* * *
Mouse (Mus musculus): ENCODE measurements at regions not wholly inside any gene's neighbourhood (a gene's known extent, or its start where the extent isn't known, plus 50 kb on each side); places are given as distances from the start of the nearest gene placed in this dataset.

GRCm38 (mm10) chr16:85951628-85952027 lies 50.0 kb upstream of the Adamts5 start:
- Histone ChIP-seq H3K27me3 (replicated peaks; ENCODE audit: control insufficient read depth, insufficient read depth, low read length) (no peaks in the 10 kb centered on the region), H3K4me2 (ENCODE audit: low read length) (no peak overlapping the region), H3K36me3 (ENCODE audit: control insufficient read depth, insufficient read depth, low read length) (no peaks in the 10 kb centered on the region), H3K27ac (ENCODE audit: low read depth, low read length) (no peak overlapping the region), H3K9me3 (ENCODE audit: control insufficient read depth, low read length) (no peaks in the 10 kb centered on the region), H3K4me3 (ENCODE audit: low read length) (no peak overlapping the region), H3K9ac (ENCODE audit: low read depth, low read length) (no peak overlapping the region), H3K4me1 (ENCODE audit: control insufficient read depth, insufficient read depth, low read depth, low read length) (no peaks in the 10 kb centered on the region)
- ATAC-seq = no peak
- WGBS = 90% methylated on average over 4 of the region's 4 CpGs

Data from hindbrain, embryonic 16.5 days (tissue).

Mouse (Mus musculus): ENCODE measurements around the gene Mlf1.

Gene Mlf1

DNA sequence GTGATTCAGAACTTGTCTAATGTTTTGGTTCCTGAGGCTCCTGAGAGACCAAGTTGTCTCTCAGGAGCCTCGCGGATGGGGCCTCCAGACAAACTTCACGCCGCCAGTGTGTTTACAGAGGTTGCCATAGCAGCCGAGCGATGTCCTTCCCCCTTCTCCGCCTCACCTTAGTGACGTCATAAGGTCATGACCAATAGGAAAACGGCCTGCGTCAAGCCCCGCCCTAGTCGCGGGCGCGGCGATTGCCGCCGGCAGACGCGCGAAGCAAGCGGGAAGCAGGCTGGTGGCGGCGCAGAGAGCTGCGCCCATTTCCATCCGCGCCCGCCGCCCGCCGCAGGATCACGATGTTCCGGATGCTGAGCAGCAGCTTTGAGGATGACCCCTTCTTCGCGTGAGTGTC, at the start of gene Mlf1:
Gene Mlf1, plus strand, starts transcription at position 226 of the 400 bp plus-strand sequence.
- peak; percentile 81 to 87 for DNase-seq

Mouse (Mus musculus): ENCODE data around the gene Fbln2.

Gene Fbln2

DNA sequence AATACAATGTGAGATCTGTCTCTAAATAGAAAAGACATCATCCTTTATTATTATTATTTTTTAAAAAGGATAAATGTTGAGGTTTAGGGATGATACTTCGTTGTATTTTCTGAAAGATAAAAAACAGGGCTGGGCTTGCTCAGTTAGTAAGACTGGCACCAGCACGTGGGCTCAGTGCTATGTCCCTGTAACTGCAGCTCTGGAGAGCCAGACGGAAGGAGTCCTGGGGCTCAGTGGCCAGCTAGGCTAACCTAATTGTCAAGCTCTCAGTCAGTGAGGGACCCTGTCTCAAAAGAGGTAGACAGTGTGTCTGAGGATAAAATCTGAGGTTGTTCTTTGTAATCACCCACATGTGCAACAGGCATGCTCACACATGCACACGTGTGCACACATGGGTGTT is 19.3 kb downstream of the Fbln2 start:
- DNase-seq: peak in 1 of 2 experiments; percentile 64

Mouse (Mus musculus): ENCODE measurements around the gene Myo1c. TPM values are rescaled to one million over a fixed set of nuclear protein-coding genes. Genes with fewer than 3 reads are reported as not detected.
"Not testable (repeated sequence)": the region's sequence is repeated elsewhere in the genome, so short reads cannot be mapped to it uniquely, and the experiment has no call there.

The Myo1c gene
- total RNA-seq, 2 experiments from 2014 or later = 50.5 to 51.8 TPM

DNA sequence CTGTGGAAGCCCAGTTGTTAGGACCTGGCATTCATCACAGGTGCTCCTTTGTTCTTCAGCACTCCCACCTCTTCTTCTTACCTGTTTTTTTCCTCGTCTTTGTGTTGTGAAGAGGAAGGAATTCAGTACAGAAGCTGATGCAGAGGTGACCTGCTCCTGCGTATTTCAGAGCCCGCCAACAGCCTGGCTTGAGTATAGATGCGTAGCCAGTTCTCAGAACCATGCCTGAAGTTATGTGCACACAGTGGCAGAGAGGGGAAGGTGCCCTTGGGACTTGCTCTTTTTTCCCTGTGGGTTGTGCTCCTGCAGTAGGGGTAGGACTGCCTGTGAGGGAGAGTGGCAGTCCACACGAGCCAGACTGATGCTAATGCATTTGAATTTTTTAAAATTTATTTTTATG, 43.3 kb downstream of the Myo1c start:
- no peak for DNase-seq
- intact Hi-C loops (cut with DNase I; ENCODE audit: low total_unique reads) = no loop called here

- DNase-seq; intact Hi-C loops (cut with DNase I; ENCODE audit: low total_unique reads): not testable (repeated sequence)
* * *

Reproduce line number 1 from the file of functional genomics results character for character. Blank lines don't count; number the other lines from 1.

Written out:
Mouse (Mus musculus): ENCODE measurements at regions not wholly inside any gene's neighbourhood (a gene's known extent, or its start where the extent isn't known, plus 50 kb on each side); places are given as distances from the start of the nearest gene placed in this dataset.